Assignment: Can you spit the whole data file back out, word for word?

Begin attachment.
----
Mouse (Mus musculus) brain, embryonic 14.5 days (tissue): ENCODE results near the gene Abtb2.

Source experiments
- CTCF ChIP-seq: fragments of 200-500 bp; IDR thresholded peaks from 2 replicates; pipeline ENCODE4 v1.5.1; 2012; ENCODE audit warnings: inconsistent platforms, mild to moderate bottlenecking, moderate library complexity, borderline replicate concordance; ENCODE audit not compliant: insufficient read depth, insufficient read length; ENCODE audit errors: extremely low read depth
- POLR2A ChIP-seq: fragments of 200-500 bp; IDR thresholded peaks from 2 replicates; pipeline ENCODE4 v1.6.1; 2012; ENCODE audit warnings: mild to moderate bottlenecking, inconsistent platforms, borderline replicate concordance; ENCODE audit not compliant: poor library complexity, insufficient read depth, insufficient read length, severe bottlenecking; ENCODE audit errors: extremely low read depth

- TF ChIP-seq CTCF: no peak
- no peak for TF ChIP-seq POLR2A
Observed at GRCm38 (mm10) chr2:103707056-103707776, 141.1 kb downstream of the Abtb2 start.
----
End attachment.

Mouse (Mus musculus) brain, embryonic 14.5 days (tissue): ENCODE results near the gene Abtb2.

Source experiments
- CTCF ChIP-seq: fragments of 200-500 bp; IDR thresholded peaks from 2 replicates; pipeline ENCODE4 v1.5.1; 2012; ENCODE audit warnings: inconsistent platforms, mild to moderate bottlenecking, moderate library complexity, borderline replicate concordance; ENCODE audit not compliant: insufficient read depth, insufficient read length; ENCODE audit errors: extremely low read depth
- POLR2A ChIP-seq: fragments of 200-500 bp; IDR thresholded peaks from 2 replicates; pipeline ENCODE4 v1.6.1; 2012; ENCODE audit warnings: mild to moderate bottlenecking, inconsistent platforms, borderline replicate concordance; ENCODE audit not compliant: poor library complexity, insufficient read depth, insufficient read length, severe bottlenecking; ENCODE audit errors: extremely low read depth

- TF ChIP-seq CTCF: no peak
- no peak for TF ChIP-seq POLR2A
Observed at GRCm38 (mm10) chr2:103707056-103707776, 141.1 kb downstream of the Abtb2 start.